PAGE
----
‘Eco-heaps’ revisited 

“The ground’s generosity takes in our compost and grows beauty, try to be more like the ground” – Rumi

In July 2020, I wrote about the processing of garden ‘rubbish’, introducing the idea of creating an ‘eco-heap’ in a corner of the garden where woody waste could be left to rot undisturbed, a process both labour-saving and ecological. In the last weeks, I have been working in a large eco-heap in one of my gardens and thought it would be interesting to revisit this idea.

I was prompted to address this corner for two reasons: firstly, it was overflowing with green waste of all kinds, and secondly, it looked very un-beautiful. What was going on?

The garden in question was the estate of Nutley Hall, a residential community for adults with special needs, and whilst I try, as one of the gardeners there, to keep the green waste processes in order, with a community of around 60 people it is sometimes an uphill struggle. The first thing I realised was that because it looked like a ‘rubbish dump’ it had been treated like one: all sorts of green waste – grass clippings, weeds, large logs and wooden crates had been deposited – none of which were supposed to be there. A ‘vicious circle’ had developed: where the more waste that was deposited, the more the heap looked untidy, which consequently attracted more waste! 

Realising that I needed to take matters in hand by re-organising the heap, I made three further discoveries: the first was that in amongst the heap, there was a reasonable quantity of perfectly good firewood (put there by myself!), the second was that a lot of the smaller wood had rotted to a beautiful mulch, and the third was that it had taken around 5 years to reach this state. Resolving to salvage the firewood and the mulch, I spent a good many hours sorting through the heap, until most had been removed and I could start rebuilding a new one on the existing site.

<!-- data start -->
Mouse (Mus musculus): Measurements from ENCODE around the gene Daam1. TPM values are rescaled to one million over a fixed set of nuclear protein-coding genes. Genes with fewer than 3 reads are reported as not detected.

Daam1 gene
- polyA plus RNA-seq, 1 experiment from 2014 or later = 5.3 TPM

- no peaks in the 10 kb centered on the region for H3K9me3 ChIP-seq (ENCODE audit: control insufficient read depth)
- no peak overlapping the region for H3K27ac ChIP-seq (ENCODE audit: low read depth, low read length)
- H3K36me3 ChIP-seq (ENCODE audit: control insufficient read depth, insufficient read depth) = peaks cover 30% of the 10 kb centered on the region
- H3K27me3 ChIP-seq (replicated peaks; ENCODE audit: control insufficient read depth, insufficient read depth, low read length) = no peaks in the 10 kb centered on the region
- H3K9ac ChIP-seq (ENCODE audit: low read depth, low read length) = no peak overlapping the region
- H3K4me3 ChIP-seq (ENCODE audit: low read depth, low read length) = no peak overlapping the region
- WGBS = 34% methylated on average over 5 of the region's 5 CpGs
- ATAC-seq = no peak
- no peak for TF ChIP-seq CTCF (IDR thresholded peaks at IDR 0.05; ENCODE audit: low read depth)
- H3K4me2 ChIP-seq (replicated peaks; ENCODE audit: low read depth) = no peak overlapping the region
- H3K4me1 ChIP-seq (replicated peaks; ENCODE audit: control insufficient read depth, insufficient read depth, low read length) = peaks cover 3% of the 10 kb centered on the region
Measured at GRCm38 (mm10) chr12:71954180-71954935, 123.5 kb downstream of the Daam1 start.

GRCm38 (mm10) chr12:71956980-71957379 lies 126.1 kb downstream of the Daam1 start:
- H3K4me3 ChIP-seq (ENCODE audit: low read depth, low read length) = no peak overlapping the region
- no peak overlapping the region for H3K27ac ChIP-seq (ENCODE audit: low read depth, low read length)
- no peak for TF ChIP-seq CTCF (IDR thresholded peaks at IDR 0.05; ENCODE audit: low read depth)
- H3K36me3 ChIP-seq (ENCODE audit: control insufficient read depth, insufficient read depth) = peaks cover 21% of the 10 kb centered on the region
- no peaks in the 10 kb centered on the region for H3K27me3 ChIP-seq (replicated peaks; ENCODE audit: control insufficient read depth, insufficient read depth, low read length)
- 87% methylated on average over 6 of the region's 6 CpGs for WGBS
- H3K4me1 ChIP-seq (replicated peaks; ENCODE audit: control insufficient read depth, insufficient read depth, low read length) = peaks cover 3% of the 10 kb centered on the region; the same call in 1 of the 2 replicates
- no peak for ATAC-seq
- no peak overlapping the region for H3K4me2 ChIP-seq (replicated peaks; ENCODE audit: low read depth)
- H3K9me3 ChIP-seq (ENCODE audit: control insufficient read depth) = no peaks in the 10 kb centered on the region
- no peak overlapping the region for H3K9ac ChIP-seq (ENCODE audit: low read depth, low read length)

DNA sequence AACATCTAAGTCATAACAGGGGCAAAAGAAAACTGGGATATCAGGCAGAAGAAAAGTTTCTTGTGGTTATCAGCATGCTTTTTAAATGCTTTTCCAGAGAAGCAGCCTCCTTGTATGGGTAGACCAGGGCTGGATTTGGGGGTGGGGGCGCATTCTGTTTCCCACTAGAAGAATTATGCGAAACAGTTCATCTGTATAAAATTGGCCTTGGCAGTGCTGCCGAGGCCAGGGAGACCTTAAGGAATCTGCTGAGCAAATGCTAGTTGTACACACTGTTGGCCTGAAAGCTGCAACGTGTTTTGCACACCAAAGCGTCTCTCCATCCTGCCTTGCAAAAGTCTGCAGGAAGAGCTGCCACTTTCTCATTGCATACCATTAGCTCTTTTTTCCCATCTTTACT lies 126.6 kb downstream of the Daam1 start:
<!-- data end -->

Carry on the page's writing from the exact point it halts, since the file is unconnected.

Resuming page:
This time I have made it beautiful (in my eyes at least) from the outset, adopting the ‘dead hedge’ system widely used in the estate of Emerson College in Forest Row. This system utilises small pieces of woody material (up to 1cm in diameter), placed in an ordered way so that a low ‘hedge’ 50-75cm high is built. Once they reach the required height, no more material is added indicating that the area is ‘closed’. The positioning of the hedge is either along a live hedge line or a place where a visual barrier is required; these garden features are to my mind both beautiful and effective and are well worth a visit to Emerson College to see them.

So to recap what I’ve learned about an eco-heap:

  • Position it somewhere where it can be left undisturbed for a long time (at least 4-5 years)  
  • Once built, don’t keep adding new waste 
  • Only put small woody material in the heap (up to 1cm in diameter)
  • Make it as beautiful as possible – it is not a ‘rubbish dump’. (It could be a hedge, a pyramid, a dome…)
  • Plan to use the compost once full rotting has taken place (some sieving may be required)

A final thought – one of the reasons that eco-heaps are ‘ecological’ is that they provide a home to insects and small mammals (particularly hedgehogs and mice). It is worth bearing this in mind when one reaches the point of using the compost: tread carefully and if one becomes aware that a little home is being disturbed, wait some time to allow any young to mature. The disturbance will probably prompt the animals to move to another location, so maybe have the new eco-heap near the old one to encourage a seamless move! 

Michael Fuller, March 2023